UK: Sajid Javid replaces Amber Rudd - But what does he stand for?

SAJID JAVID insisted he was the right choice to sort out the Windrush scandal after replacing Amber Rudd as home secretary yesterday.

Rudd resigned on Sunday after May's government faced an outpouring of indignation over its treatment of some long-term Caribbean residents who were wrongly labeled illegal immigrants.

Rudd says she didn't see the memo.

Ms Rudd, one of the few pro-Remain ministers in Mrs May's cabinet, is the fourth person to resign from the British government in the past six months.

Downing Street sources said that in preparing for her statement, new information had become available which convinced Rudd she had inadvertently misled parliament and she had therefore phoned May on Sunday to tender her resignation.

Senior Tories yesterday paid tribute to Miss Rudd, with Health Secretary Jeremy Hunt describing her departure as "devastating". "My parents came to this country from Pakistan, just like the Windrush generation", he said, adding that his father worked in a cotton mill and as a bus driver.

"This never should have been the case and I will do whatever it takes to put it right", he said.

'I feel it is necessary to do so because I inadvertently misled the Home Affairs Select Committee over targets for removal of illegal immigrants during their questions on Windrush'. "I thought that could be my could be me", he said.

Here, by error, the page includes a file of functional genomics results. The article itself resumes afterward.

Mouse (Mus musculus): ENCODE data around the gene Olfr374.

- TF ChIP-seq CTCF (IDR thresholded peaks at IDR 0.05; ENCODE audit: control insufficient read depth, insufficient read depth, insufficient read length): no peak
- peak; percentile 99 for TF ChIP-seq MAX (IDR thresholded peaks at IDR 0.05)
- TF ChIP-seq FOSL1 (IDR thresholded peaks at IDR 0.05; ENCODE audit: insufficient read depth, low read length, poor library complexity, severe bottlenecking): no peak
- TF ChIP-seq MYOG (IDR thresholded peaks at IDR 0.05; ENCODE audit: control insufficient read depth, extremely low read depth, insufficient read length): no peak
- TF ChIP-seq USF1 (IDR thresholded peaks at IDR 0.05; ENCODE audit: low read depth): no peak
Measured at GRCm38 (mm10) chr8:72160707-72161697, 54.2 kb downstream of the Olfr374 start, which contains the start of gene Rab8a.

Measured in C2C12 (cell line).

Will Javid stray from May?

Mr. Javid has divided opinion since entering politics.

But, during a local election campaign visit to Greater Manchester on Monday, the Prime Minister defended her policies as Home Secretary.

Javid and Theresa May are not known to be close politically.

"These deportations are going to keep happening, because the way the law is framed at the moment is by defining the Windrush generation exclusively by the Immigration Act of 1971, which is an explicitly racist piece of legislation meant to stop coloured people coming into the United Kingdom..."

Colleagues have called him a "good operator", and "compassionate and empathetic".

His father arrived in Britain with nothing but £1 in his pocket, working in a cotton mill in Rochdale, near Manchester in central England.

Mr Javid is the first BAME (black, Asian and minority ethnic) politician to hold the role, previously holding roles as Secretary of State for Housing, Communities and Local Government, Secretary of State for Business, Innovation and Skills, Secretary of State for Culture, Media and Sport, Minister for Equalities and Financial Secretary to the Treasury.

But whatever the presentation and the political messaging, the realities of the Windrush fiasco affect real lives.

Now they are at risk of deportation, as they have no documents proving their status in the UK. Others have lost their jobs and have been denied access to free medical care.

Rudd, who was appointed Home Secretary in 2016, said voters wanted those, who had the right to reside in Britain to be treated fairly and humanely but also that illegal immigrants be removed.

  • Joey Payne